Remember this is Batman as Clint Eastwood would portray him. Clint made some great spaghetti westerns before becoming Dirty Harry. Just reverse the flow and end with a showdown between two gunslingers in the alley where Bruce’s parents were killed and you’ll see what Miller has done.
2) It was the Beginning of Robin[s]. This, admittedly, backfired into the demanded/desired/prophecy-fulfilling death of Jason Todd. One of our weaknesses as a race is to want to fulfill prophecies on our own timetable. We are impatient. So when Miller revealed Jason Todd as a sadly deceased figure in TDKR, no one would rest until DC made that prediction come true. Hades, DC even put it up for a vote to kill him off just a few years later. Thankfully, some good has come from that, but it meant Robin had to be replaced yet again, and that turned into Tim Drake and later, Damian Wayne. So here is where it began. Miller led the pack, though. It was Carrie Kelly – a girl – who had to become Robin. Miller credits that great decision to John Byrne.
3) It was the Conclusion of All of Batman’s Major Foes. A hero is defined by the people he loves and helps and those he cannot help but fight. From the revelation of Two-Face’s failed re-construction – the plastic surgery that did not change his soul – to the non-surprise of finding Catwoman as a high-class madam to the impeccable Tim Curry-esque depiction of the Joker [“Batman… darling.”], we see the believable end of his rogues gallery. Without them, we have so little to see and appreciate about the heart and mind of the caped crusader.
4) It Was the Conclusion of Batman and Superman, Not a Re-Definition. So many get this wrong. This is not a war between two enemies. It is a war between two ideologies.
[Insert pic Clark meets Bruce with butterfly]
Does humanity need more compassion or does it need its butt whipped? Like all real-world problems, you find the answer is “Yes.” They are two sides of the same coin. In TDKR we have both kids, all grown up: one child who can kill you with a glance and one child who’s glance terrified a killer. They have to work out their heroism differently or it is they who become evil. And their final fight ends in the only way it could – with Superman defeated and Batman dead.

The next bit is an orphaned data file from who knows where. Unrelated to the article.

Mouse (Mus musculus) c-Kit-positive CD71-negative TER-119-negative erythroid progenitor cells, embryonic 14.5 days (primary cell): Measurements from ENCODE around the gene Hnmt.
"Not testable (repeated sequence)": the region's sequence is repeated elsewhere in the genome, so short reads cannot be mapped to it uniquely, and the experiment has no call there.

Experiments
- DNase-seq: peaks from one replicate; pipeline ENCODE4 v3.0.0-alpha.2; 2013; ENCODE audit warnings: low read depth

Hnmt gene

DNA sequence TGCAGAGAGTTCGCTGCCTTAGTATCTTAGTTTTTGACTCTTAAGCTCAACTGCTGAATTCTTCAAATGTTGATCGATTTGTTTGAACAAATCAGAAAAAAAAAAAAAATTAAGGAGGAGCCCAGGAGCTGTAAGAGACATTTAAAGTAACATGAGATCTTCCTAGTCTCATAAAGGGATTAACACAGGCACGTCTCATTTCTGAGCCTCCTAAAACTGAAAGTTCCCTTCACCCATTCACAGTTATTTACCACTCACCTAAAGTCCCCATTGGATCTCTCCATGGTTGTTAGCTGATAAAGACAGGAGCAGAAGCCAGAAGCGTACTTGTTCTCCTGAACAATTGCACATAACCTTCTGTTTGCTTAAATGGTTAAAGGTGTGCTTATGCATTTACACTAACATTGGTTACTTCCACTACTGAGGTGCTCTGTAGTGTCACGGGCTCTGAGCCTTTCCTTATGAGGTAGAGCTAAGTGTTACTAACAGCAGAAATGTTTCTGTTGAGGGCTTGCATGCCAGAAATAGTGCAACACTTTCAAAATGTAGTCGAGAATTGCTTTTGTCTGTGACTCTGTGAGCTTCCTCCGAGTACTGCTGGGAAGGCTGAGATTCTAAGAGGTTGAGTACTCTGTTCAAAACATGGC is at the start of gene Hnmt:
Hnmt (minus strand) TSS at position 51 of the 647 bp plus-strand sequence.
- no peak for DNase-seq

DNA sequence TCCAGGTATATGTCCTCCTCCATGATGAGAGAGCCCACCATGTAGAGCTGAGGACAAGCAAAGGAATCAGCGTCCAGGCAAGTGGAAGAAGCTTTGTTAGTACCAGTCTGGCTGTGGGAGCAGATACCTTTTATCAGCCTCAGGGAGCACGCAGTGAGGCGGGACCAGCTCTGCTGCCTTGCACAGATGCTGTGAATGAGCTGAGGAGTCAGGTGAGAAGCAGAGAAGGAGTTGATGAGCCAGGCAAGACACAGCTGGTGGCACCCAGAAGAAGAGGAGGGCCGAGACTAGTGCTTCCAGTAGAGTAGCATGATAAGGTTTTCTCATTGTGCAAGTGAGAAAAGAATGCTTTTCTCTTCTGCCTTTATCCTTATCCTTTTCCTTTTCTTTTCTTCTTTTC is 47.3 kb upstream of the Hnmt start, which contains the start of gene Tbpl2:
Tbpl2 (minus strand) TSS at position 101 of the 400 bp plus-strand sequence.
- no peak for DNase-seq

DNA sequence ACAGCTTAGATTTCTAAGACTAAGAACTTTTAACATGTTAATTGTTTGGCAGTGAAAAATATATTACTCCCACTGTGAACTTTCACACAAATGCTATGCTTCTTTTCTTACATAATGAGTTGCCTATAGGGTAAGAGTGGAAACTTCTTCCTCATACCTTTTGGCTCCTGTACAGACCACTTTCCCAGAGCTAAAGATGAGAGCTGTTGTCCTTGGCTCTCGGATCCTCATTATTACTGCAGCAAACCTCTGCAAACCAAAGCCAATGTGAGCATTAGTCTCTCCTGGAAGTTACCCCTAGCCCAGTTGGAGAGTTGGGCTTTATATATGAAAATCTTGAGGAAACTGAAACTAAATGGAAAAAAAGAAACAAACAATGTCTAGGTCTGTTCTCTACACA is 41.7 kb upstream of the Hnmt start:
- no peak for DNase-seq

But the story itself ends the only way it should – with Batman alive and Superman smiling.
5) It was Beautifully Romantic; It Was Wondrously Tragic. Nothing chaffs my left butt cheek more than reading posts by the ignorant who think The Dark Knight Returns is about the darkness in Batman and how grim he is and blah-blah-blah-blah. I wish they’d go eat their Darth Vader Cheerios and leave the adults alone.
It is not about being dark. It is about fighting the dark. Outside us is easy. Inside us? Not so much.
It shows the sadness and pathos of a good man who is relentlessly fighting evil, yet not callously nor humorlessly. From “I see a reflection, Harvey. A reflection.” to “I believe you.” to “I almost asked him why…” to “Mine’s Bruce.” to “Good soldier. Good soldier.” Miller shows, over and over, how deep the humanity and compassion of Bruce Wayne is.
That is why everyone writing gritty and grim miss the point – they think more darkness is “awesome.”
Not without the light, bunky. You’re licking coffee grounds and calling it chocolate.
And his final fight with Superman? It is not a battle born out of fear or of hate. Sure, they both have snarky thoughts, but it is battle between two good men who are deep, deep friends.
It is the end of Camelot, not Lord of the Rings. This is not Sherlock going over the falls with Moriarity. This is Kirk and Spock fighting on Vulcan during pon-farr. This is King Arthur having to fight Sir Lancelot for taking Guenevere. This is ugly, and no one wants it. It is a Lose-Lose scenario.
But that is the beauty here, so overlooked. This is Miller’s genius, lost on Watchmen fanboys.
Batman dies – but comes back. Superman is ashamed – and winks back. The heroes win, AND they keep their integrity.
They played out their drama for the cameras and calmed down the world and the governments, but in the end?
Superman has become, by default, Batman’s greatest ally. He has succeeded in making the dark knight a shadowy figure again. He’s dead – what threat can he pose?
And Batman? The boy who lost his parents so many years ago? The man who has lived in a cave ever since?
He has a family now. Not only a daughter to care for, but a team of young men to train and a peer to aid him in his cause for justice.
It is one of the most epic endings of all time. It goes through the darkness and loss and death to give hope on the other side.
And it all happened 30 years ago.
I hope, when you read it again, you will remember it as fondly as I do.